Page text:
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-   -   It really pays to research what you need (http://www.sailnet.com/forums/gear-maintenance/92878-really-pays-research-what-you-need.html)

sailortrash 10-08-2012 10:24 PM

It really pays to research what you need
 
So after a phone call to the maker of my hatches and port lights the gasket kits average 50 bucks per hatch and 3 tubes of sealant at 30 bucks per tube for a estimated cost of 1340 if i do the work myself.:eek: Ouch. So i did some research and found the gasket material for 35 bucks for a 100 foot roll and the sealant for 9 bucks per tube. that is about 8% of what the hatch company wanted to charge. Oh well i'm happy as I can be about the money savings and next week I am going to get this project done. One more thing off the list refit budget not taking the hit I thought it would. Apparently the gasket kits are precut to length but for over 1200 in savings I think i will be happy to cut them myself.

davidpm 10-09-2012 12:50 AM

Re: It really pays to research what you need
 
Sounds good. Who was the hatch and port light maker?
Where did you source the gasket material sealant?

Minnewaska 10-09-2012 07:57 AM

Re: It really pays to research what you need
 
Congrats. These examples can and do happen. Some just gouge. Although, it can be understandably related to selling these small pieces in low quantities and the cost of sitting on the inventory, along with the payroll to process can be a significant percentage of the price. Some may also be trying to encourage an alternative, like replacing the entire light.

However, what also happens is the OEM specs a different material for their product that isn't as obvious to the eye. Maybe more UV resistant as an example.

eherlihy 10-09-2012 08:31 AM

Re: It really pays to research what you need
 
While I agree with your point, I am confused...
The initial total of materials was $1340
Less the 3 tubes of sealant (3 x $30) $90 = 1250
divided by $50 per hatch = 25

Do you really have 25 hatches?

JimMcGee 10-09-2012 08:45 AM

Re: It really pays to research what you need
 
Are the gaskets on your hatches cracked or just shrunken and no longer sealing?

All four portlights on our boat leaked badly when we got her. I washed each with dish soap and paper towels to remove all the accumulated dirt. Then spent about 10 minutes per seal working Vaseline into the gasket material. Really work it in. Let it sit for another fifteen minutes, then wipe off the excess.

The Vaseline swells the seals and no more leaks. After four years I touched them up again this year with a little Vaseline. Just a quick wipe down this time when one was starting to show a slow drip.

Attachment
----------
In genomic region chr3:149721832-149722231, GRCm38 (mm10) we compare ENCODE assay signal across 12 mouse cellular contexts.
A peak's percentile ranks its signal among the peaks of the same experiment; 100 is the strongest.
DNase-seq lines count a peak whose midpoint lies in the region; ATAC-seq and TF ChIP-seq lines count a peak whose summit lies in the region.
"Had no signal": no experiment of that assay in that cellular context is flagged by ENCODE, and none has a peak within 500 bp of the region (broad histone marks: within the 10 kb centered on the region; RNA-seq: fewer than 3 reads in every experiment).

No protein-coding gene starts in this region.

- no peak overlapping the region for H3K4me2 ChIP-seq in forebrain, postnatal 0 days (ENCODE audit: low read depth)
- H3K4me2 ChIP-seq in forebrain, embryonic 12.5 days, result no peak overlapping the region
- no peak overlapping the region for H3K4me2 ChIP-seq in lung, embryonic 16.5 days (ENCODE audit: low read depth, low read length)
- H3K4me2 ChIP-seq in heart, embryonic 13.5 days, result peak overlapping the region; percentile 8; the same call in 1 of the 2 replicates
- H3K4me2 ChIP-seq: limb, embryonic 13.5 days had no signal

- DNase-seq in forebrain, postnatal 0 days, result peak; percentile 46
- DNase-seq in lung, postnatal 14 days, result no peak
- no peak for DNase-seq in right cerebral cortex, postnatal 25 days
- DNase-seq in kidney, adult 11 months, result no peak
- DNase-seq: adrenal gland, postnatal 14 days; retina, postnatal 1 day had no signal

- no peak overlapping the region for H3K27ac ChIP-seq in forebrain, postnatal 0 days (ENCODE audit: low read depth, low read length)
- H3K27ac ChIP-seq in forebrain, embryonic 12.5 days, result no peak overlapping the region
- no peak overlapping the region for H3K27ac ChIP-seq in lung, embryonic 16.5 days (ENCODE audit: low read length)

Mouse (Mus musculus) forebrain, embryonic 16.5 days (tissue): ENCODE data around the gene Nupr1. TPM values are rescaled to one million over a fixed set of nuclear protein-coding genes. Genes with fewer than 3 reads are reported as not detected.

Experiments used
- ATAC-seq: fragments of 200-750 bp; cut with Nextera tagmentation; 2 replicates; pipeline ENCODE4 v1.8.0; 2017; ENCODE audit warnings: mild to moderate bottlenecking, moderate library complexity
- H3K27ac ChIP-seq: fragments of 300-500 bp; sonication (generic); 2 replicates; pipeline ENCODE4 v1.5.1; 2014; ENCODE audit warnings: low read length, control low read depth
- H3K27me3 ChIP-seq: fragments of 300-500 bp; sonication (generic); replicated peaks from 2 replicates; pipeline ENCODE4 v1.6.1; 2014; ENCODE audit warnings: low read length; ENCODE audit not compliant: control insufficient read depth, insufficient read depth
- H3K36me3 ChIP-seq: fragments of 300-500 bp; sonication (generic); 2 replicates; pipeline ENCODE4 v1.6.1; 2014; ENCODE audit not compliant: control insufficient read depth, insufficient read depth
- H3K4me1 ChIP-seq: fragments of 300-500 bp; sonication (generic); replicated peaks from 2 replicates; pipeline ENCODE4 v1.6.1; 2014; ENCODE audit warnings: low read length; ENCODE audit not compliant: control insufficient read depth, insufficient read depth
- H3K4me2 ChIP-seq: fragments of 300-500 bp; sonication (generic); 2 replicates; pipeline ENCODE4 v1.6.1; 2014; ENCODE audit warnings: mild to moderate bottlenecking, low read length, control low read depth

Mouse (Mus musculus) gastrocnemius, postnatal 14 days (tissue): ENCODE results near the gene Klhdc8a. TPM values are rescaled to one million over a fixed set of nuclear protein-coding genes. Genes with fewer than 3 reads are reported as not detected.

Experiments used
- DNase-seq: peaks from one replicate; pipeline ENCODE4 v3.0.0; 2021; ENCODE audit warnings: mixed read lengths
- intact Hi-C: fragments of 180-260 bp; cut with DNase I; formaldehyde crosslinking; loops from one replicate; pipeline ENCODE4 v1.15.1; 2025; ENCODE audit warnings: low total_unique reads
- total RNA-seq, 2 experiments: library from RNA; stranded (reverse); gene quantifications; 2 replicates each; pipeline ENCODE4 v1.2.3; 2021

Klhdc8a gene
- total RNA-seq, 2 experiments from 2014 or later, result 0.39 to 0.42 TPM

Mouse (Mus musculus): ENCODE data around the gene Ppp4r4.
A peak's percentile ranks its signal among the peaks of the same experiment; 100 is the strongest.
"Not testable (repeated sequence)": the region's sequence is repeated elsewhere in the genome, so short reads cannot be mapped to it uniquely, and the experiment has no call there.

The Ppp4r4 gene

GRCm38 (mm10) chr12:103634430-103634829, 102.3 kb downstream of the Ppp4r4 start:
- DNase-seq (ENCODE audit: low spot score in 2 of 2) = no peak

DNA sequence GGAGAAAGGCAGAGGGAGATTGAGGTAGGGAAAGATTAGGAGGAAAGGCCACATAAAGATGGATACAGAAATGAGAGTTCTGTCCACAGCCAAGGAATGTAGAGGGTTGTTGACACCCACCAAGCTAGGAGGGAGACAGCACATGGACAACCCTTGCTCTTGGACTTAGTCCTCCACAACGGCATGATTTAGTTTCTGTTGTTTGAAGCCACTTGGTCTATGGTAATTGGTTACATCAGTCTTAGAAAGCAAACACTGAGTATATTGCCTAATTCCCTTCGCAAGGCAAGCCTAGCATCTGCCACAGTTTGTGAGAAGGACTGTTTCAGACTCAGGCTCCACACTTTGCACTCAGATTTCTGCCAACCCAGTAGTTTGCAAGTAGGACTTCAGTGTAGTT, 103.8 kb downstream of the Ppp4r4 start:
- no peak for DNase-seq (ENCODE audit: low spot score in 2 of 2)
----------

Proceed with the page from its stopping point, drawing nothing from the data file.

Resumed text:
Cost for one of those little travel containers of Vaseline is under $2. I learned this tip years ago to get convertible tops to seal. But if the seals are dried out to the point where they're cracking you're doing new seals.

Cheap, easy and if you find the seals are too far gone you're no worse off than before you started.

CapnBones 10-09-2012 09:16 AM

Re: It really pays to research what you need
 
I just read a post, which I cannot find now about redoing port lights with butyl tape. That is on my list in the next 2 weeks. Going to run the buffer and get a good coat of wax on while they are out

Minnewaska 10-09-2012 12:51 PM

Re: It really pays to research what you need
 
Quote:

Originally Posted by eherlihy (Post 931164)
While I agree with your point, I am confused...
The initial total of materials was $1340
Less the 3 tubes of sealant (3 x $30) $90 = 1250
divided by $50 per hatch = 25

Do you really have 25 hatches?

That's a good question. I didn't try to to do the math. Can't all be hatches.

Got me thinking. If you include both port lights and hatches, we have 26.

hellosailor 10-10-2012 11:54 PM

Re: It really pays to research what you need
 
trash, I would just second Minne's thoughts: Make sure it is the SAME material, not just something that sounds similar. Sometimes dealer pricing is a rip-off, but sometimes the deals you find on the web are too good to be true. A big problem with "foam rubber" type products in general is that there's a lot of cheap stuff on the market, that looks identical to the good stuff, and you won't know until five or ten years down the line when it either turns to goo or dust.

Whatever you do, if you use something like ArmorAll on the "rubber" a couple of times a year, you'll find it lasts many many years longer.


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